Is Iran the stage of the West’s disaggregation?
“Sanctions are coming” warned US President Donald Trump in a Game of Thrones-inspired social media post. Halfway through his presidential term, POTUS is fulfilling his electoral promise to opt out of what is often referred to as the “Iran nuclear deal”, or more exactly the Joint Comprehensive Plan of Action (JCPOA). While these sanctions would not be the first attacks from the United States on the Iranian economy, they have triggered unprecedented diplomatic counteractions by the European Union, usually an ally of the United States. A shift is occurring in contemporary international relations when it comes to Iran: the European Union’s clear opposition to the United States, backed by Russia and China, might just be the tipping point towards a new diplomatic order.
What is the “Iran deal” and why is it threatened by the sanctions?
The JCPOA is the fruit of years of diplomatic efforts from the UN Security Council Permanent Members – the United States, China, Russia, France, and the United Kingdom – Germany, and Iran. The Agreement was adopted on October 18th, 2015, and implemented on January 16th, 2016. The deal consists of measures the Iranian government must undertake regarding its nuclear program in exchange for lifting the economic sanctions set by the UN Security Council, the United States, and the European Union. In broad terms, these requirements involve limiting the size of the Iranian uranium stockpile, as well as the amount of enriched uranium – the type of uranium required for weapon-building. Moreover, Iranian enforcement of the deal is watched closely, as the country must comply to inspections by the International Atomic Energy Agency (IAEA).
The United States backed out of this deal on May 8th, 2018, and reapplied heavy economic sanctions. These moves by the Trump Administration are a true threat to the agreement, as it could destroy the hard-earned trust relationship between Iran and the deal-brokers. Iran should be rewarded for its compromise on its nuclear programs, especially after complying to thorough IAEA inspections which validated the respect of the Agreement. However, Trump judges the deal as too lenient towards Iran, and has been encouraged by US allies Israel and the Kingdom of Saudi Arabia, which view Iran as a regional threat, to renege on the United States’ commitment to the JCPOA. However, more threatening to the JCPOA than a mere broken promise are the sanctions the US President has been boasting about.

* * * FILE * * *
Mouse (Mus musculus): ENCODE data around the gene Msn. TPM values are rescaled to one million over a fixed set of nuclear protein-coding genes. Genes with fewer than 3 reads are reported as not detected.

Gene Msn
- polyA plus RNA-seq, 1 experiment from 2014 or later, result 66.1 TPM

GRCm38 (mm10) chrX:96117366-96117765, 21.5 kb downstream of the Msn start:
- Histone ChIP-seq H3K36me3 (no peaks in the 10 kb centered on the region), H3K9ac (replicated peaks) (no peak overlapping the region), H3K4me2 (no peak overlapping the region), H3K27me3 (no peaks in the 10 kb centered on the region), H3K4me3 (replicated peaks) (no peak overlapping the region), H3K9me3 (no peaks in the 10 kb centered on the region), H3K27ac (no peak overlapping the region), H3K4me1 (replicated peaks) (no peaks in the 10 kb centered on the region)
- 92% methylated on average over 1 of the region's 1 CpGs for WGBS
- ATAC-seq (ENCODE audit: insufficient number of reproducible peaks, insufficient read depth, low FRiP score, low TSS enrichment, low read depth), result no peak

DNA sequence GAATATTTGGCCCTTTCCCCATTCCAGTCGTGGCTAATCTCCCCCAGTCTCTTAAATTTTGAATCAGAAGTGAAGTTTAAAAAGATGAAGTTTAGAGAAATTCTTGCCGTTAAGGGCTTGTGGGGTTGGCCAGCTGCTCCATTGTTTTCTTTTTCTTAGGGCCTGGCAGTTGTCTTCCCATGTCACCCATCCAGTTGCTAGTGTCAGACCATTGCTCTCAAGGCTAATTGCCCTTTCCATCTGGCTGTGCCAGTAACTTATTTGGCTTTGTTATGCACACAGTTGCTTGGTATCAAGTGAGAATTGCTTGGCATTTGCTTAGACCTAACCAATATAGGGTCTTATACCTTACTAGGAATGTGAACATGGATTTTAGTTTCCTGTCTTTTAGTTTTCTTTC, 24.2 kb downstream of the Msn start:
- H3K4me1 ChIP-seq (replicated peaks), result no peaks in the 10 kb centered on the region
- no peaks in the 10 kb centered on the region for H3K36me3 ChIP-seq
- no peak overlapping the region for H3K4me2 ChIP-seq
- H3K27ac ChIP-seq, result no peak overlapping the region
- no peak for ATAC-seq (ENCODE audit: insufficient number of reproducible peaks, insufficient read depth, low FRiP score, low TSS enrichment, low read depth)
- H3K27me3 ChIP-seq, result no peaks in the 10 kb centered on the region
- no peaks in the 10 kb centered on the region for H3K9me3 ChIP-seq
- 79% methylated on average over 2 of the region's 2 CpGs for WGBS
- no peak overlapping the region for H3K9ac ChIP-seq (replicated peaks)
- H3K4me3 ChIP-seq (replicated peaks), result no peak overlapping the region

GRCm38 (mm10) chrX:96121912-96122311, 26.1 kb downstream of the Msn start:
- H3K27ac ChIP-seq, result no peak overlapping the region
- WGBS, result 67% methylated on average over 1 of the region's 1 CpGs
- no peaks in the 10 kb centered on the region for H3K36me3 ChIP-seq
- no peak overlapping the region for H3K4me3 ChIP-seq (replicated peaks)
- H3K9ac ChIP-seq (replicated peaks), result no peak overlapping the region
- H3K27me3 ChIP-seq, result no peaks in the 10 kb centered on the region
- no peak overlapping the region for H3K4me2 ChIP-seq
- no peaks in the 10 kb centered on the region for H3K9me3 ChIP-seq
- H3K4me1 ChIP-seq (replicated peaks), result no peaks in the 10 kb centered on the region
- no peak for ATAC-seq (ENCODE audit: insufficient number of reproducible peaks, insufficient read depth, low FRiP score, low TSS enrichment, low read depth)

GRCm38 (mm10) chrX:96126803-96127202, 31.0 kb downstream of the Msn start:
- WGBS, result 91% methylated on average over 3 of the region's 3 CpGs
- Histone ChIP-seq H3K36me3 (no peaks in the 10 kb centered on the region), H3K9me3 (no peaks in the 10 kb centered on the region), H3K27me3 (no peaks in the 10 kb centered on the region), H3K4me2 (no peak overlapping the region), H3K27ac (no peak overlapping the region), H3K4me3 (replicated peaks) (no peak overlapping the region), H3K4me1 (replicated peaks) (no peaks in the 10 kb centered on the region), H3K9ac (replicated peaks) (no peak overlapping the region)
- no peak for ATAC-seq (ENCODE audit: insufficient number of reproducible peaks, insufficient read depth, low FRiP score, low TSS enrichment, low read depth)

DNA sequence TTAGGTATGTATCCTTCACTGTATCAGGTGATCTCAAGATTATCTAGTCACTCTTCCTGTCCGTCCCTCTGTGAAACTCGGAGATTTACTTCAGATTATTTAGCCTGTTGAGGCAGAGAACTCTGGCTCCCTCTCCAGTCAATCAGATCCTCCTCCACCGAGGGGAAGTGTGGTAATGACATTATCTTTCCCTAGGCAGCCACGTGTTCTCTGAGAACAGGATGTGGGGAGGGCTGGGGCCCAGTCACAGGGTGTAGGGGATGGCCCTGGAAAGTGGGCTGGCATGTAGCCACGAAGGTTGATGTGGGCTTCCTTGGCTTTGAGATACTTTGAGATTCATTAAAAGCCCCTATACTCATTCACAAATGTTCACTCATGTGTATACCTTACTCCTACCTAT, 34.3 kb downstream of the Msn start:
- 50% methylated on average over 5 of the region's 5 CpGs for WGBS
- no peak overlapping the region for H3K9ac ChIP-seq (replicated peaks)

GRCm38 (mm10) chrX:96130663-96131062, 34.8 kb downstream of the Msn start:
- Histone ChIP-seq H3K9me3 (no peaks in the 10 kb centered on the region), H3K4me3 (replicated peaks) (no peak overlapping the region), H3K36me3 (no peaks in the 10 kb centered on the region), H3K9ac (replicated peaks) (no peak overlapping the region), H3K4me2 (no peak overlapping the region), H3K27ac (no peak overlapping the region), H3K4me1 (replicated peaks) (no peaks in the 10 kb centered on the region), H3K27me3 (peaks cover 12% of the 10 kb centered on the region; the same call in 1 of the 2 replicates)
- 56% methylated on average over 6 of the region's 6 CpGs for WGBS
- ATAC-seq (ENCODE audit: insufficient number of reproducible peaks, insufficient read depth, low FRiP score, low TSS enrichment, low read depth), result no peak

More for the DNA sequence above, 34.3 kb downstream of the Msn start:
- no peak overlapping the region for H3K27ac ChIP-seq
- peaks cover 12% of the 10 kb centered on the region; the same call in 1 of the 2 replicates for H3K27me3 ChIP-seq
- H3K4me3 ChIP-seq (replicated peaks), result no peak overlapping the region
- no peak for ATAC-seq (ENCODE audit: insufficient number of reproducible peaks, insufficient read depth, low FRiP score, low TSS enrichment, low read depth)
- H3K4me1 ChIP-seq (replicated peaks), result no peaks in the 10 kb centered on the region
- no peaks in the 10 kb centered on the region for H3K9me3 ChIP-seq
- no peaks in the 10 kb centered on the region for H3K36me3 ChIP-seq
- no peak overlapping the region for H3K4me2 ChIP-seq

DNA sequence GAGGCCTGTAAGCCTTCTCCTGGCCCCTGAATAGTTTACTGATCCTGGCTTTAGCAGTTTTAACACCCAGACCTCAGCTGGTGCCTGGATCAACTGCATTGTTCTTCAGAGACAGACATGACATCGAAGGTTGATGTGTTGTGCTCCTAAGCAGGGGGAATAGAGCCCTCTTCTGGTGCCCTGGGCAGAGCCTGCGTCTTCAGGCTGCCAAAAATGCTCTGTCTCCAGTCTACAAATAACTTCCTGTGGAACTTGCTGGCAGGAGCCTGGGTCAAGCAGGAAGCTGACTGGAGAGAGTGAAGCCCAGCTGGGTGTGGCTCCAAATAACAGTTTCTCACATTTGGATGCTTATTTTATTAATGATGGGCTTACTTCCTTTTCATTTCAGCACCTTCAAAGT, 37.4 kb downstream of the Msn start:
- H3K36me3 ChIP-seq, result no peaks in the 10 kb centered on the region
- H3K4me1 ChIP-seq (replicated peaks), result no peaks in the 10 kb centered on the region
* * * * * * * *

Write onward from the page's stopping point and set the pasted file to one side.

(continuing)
What do the sanctions consist of and what are their consequences?
Two rounds of sanctions have occurred since the United States withdrew from the deal. The first, effective August 7th, 2018 limited the ability for Iran to purchase US currency, trade gold and precious metals, and purchase commercial aircraft and auto parts. The more recent round of sanctions, announced November 4th, 2018, is even more dangerous for the Iranian economy, as it restricts the sale of Iranian oil and petrochemicals. Accounting for 82% of Iranian exports revenues, these latter sanctions promise to put Iran on its knees.
Looking at how the sanctions affect Iran helps understand how problematic they are. Inflation has tripled, basic products are now either scarce or overpriced, and Iranian citizens are the first to suffer from the sanctions, not the Iranian leadership. This is not an advantageous situation for the Trump administration, who will at best foster more anti-American sentiment in Iran. While it is still unsure what the worst might be exactly, no one wants to see an escalation of conflict between Iran and the United States, especially considering Iran’s influence and the ability for the United States to count on strongly armed allies such as Saudi Arabia and Israel.